Significant reduction of virus before lockdown eased, study finds
The Department of Health and Social Care commissioned the study into infection rates, which is the largest of its kind carried out to date.
The rate of coronavirus infection in England was significantly reduced in the month before lockdown restrictions were lifted, a new study has found.
According to the new research from Imperial College London, the rate of infection throughout the country was halving every eight to nine days during May.
There were on average 13 positive cases for every 10,000 people, with an overall reproduction number of 0.57 – lower than previously reported.
For the study, researchers tested more than 120,000 volunteers aged over five across the country for Covid-19.
About 69% of those who tested positive reported no symptoms on the day of the test or the previous week, though they may have developed symptoms later.
Steven Riley, professor of infectious disease dynamics at Imperial College London, said: “The relatively low R value – even towards the end of May – suggests the lockdown was effective in the community.
“I think that it emphasised that our level of adherence in the UK, and the overall average behaviour, was very effective at reducing transmission of the virus.
“That was an open question in my mind before we started the study.
“We knew it had been effective early on from all the other data streams, but as prevalence went lower it wasn’t clear that we were still really doing a good job of limiting transmission, and we really were.”
The report provides an insight into who was infected with the virus between May 1 and June 1, comparing geography, age, sex, ethnicity, key worker status and symptoms.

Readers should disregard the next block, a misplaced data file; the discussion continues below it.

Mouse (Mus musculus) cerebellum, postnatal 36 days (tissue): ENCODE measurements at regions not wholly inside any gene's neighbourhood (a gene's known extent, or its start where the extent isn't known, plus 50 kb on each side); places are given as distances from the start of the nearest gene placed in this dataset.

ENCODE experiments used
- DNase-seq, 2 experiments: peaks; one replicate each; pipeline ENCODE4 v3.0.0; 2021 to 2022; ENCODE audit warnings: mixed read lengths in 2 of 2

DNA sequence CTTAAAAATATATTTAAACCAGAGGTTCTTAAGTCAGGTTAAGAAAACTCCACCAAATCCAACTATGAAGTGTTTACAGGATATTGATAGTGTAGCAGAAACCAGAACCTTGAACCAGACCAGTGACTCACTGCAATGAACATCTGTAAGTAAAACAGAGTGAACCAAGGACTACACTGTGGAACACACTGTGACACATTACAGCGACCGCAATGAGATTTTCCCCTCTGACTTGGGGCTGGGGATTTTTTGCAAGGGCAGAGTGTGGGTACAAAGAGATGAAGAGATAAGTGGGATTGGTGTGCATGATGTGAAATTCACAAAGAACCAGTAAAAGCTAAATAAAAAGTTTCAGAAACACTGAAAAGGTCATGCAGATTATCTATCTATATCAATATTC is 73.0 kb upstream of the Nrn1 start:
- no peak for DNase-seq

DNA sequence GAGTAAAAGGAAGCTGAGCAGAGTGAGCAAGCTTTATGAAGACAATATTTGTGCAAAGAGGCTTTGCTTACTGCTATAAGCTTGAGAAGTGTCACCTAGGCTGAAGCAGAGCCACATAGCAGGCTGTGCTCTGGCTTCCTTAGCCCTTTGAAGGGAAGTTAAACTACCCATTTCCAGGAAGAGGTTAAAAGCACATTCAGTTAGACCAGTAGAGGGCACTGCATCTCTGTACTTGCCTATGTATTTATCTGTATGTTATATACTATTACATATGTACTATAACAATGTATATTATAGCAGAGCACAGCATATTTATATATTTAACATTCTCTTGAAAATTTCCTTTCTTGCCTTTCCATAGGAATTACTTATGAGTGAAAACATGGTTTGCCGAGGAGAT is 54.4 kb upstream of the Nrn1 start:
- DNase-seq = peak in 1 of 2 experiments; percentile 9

Beyond the diminished rate of infection, the research found young adults aged 18 to 24 were more likely to test positive than other age groups.
People of Asian ethnicity were also more likely to test positive than those of white ethnicity, while people working in care homes were at greater risk of being infected during lockdown than the general population.
The report also showed anyone who had recent contact with a known Covid-19 case was 24 times more likely to test positive than those with no such contact, emphasising the importance of contact tracing in keeping the spread of the virus under control.
Health Secretary Matt Hancock said the study is crucial to the country’s ongoing battle with coronavirus.
“This ambitious testing programme will help us better understand the spread of the virus to date, predict how it may spread in the future and inform our response to the pandemic,” he said.
“It shows the impact our national lockdown efforts have had and demonstrates that we have taken the right actions at the right time.
“As a country we have made great strides towards beating this virus but we mustn’t take our foot off the pedal, and such studies will be vital as we continue to fight this virus.”
The study, which has been upscaled and repeated for June, will now undergo peer review before a final report is published.
Plans are currently underway for a second large-scale study, which will use antibody tests to determine how much of the general public has been infected with Covid-19 in the past.
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